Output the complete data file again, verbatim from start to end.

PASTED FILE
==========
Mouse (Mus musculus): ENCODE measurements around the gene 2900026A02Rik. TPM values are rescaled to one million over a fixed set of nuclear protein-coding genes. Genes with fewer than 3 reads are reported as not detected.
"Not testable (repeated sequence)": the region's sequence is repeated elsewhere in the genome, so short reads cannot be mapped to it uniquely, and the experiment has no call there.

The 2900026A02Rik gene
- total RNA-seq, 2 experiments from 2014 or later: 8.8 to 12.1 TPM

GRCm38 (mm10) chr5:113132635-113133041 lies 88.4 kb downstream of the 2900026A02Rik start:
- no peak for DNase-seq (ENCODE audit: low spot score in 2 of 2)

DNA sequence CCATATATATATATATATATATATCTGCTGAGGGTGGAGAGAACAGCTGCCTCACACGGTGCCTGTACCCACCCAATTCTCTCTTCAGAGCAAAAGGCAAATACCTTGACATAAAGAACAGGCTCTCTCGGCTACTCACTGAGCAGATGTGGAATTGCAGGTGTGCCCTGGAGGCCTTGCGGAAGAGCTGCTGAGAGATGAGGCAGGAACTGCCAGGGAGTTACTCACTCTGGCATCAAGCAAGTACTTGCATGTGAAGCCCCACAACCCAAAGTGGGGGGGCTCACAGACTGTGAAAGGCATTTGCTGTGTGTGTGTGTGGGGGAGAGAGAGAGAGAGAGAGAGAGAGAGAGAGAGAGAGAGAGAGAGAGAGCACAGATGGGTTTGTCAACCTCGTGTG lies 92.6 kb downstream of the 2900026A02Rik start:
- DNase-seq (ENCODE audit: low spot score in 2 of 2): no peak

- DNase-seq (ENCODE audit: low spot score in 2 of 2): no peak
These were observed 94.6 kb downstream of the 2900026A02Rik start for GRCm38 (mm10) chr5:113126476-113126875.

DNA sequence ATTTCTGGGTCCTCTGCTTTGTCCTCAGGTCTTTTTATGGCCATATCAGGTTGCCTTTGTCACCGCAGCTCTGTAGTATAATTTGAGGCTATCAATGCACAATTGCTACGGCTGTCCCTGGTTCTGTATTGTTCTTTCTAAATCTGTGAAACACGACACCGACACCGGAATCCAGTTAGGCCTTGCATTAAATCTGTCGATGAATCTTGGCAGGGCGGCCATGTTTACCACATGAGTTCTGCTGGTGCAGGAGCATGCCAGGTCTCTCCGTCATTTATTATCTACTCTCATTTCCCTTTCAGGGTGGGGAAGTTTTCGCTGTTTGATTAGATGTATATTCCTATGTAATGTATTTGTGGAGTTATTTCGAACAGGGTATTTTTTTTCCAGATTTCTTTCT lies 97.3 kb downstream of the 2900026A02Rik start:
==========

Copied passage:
Mouse (Mus musculus): ENCODE measurements around the gene 2900026A02Rik. TPM values are rescaled to one million over a fixed set of nuclear protein-coding genes. Genes with fewer than 3 reads are reported as not detected.
"Not testable (repeated sequence)": the region's sequence is repeated elsewhere in the genome, so short reads cannot be mapped to it uniquely, and the experiment has no call there.

The 2900026A02Rik gene
- total RNA-seq, 2 experiments from 2014 or later: 8.8 to 12.1 TPM

GRCm38 (mm10) chr5:113132635-113133041 lies 88.4 kb downstream of the 2900026A02Rik start:
- no peak for DNase-seq (ENCODE audit: low spot score in 2 of 2)

DNA sequence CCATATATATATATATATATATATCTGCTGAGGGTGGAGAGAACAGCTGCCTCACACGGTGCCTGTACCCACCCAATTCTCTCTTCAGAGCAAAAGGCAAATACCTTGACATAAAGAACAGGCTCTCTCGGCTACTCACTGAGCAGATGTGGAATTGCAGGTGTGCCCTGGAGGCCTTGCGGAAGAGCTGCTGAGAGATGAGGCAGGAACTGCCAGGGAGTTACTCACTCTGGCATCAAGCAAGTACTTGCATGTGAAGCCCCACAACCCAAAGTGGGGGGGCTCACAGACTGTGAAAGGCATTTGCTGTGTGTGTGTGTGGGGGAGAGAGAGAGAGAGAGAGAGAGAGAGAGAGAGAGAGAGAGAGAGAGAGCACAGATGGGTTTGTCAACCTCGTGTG lies 92.6 kb downstream of the 2900026A02Rik start:
- DNase-seq (ENCODE audit: low spot score in 2 of 2): no peak

- DNase-seq (ENCODE audit: low spot score in 2 of 2): no peak
These were observed 94.6 kb downstream of the 2900026A02Rik start for GRCm38 (mm10) chr5:113126476-113126875.

DNA sequence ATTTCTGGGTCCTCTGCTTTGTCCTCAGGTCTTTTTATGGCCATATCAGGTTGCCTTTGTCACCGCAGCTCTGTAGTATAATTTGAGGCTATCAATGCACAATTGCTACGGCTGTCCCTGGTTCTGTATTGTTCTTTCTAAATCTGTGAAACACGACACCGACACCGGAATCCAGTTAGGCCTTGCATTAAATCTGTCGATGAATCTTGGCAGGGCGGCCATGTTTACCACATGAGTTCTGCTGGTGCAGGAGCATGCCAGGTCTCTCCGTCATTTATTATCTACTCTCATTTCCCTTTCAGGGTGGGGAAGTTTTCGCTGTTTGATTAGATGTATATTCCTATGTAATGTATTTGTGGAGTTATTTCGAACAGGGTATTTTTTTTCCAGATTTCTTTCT lies 97.3 kb downstream of the 2900026A02Rik start: